I vividly remember attending the Cisco analyst conference in the fall of 1999, soon after I moved to the US, and being confronted by a rosy picture of ever increasing demand for telecoms equipment because of the dramatic growth in Internet traffic. I was moved to ask the question of whether in fact we were in a bubble, and if Cisco’s revenue trajectory would therefore end up resembling its logo. Perhaps unsurprisingly, I was never invited back to that particular event.
This evening I took the time to read Andrew Odlyzko’s seminal paper on Internet traffic growth in the 1990s. This paper explores the myth that Internet traffic was doubling every 100 days, which was a key contributor to the telecoms bubble of the late 1990s, and the subsequent loss of hundreds of billions of dollars of investors’ money. One of the highlights mentioned in Odlyzko’s paper was former FCC Chairman Reed Hundt writing in his book You Say You Want a Revolution that “[i]n 1999, data traffic was doubling every 90 days ….”. In reality, Internet traffic was growing rapidly, nearly doubling every year, but the growth rate from a short period of initial growth in 1995-96 had been erroneously equated to a long term growth rate. It was of course in everyone’s interests to promote this myth – it pumped up valuations, allowed startups to raise billions of dollars, and enabled politicians and others (such as Cisco) to claim credit for developing “the new economy”.
Thus it is particularly striking that we now see the current FCC Chairman using a flawed study to promote the “transformative moment we must seize” because “we are likely to see a 35X increase in mobile broadband traffic over the next 5 years” (based ironically to a significant extent on Cisco forecasts). We also see startups such as LightSquared and Clearwire raising (or at least trying to raise) billions of dollars on the back of their spectrum assets to build out new networks and realize the “extraordinary opportunity of communications technology” that the FCC Chairman envisages.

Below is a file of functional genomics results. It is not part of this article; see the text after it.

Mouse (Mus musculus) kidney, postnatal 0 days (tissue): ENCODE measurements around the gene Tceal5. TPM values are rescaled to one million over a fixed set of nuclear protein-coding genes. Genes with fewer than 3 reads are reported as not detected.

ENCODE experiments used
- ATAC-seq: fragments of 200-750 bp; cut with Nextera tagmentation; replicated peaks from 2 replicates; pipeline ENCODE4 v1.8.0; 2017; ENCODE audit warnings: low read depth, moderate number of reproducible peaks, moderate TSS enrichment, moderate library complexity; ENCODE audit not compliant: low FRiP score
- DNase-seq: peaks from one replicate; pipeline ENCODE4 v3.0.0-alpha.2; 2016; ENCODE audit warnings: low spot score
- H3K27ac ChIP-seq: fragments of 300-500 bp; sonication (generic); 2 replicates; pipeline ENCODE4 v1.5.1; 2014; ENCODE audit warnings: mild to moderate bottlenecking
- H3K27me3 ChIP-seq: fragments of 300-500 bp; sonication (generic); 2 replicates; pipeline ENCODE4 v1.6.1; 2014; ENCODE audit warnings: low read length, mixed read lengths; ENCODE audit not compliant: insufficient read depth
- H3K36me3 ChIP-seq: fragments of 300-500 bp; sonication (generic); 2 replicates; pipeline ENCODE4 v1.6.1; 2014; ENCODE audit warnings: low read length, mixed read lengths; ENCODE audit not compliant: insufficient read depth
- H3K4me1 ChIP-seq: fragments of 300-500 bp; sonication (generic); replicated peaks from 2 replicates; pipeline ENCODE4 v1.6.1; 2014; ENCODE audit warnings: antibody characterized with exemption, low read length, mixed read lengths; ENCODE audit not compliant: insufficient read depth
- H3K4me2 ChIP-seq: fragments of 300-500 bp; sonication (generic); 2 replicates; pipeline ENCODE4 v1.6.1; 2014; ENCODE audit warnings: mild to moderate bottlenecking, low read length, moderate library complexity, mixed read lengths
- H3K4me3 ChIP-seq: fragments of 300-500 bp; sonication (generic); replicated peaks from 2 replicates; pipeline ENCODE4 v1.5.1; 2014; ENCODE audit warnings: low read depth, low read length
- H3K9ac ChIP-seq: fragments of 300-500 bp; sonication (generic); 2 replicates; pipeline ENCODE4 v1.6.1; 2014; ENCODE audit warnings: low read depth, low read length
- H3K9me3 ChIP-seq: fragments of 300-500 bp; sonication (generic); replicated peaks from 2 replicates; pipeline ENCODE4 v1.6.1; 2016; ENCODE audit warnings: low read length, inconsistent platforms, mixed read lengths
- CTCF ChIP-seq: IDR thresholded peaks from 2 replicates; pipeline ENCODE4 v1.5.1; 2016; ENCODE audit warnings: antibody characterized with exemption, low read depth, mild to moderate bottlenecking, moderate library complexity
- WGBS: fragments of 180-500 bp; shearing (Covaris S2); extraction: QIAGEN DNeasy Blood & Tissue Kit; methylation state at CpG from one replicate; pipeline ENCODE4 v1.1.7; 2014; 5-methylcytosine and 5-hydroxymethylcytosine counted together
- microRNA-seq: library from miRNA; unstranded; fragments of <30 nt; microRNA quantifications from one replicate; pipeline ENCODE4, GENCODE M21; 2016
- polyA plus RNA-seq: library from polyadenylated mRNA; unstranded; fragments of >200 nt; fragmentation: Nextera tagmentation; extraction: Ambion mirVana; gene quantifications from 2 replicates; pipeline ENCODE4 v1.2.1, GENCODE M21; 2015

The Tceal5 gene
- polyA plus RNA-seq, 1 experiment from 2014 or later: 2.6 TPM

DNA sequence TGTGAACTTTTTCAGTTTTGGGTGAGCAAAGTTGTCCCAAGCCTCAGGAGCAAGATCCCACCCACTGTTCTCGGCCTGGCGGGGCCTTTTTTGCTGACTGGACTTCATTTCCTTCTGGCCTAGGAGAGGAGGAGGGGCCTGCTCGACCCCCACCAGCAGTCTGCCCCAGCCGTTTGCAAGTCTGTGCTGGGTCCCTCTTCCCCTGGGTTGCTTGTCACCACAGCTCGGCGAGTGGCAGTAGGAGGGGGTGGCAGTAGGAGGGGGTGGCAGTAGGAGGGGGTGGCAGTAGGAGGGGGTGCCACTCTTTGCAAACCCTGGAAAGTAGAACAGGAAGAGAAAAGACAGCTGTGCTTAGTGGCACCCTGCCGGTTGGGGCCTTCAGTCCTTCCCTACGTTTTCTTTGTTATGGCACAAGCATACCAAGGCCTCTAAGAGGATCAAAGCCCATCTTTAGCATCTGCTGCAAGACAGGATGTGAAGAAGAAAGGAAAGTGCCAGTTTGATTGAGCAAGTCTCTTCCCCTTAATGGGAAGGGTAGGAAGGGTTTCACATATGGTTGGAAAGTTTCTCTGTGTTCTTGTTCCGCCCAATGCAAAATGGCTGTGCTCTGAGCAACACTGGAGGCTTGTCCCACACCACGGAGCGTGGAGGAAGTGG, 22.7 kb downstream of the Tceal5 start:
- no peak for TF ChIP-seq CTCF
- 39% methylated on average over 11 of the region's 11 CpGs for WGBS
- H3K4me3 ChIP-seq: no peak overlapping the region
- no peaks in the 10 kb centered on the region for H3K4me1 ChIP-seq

Of course it is true that mobile broadband demand is growing rapidly, just as Internet demand was growing rapidly in the late 1990s. However, perhaps we should pause and ask whether we are in danger of repeating some of the mistakes of a decade ago? When cellular operators, spectrum owners, equipment suppliers and regulators all have a vested interest in talking up the spectrum crisis, there has to be a danger of disappointment. I’ve already commented that spectrum might not be such a good investment and that the Clearwire auction looks to be going badly. There are even rumors that Clearwire is preparing for a round of significant layoffs. As a result I have to wonder whether we will look back at this moment in six months or a year, and conclude that yesterday’s FCC spectrum summit marked the point at which the spectrum bubble began to unwind.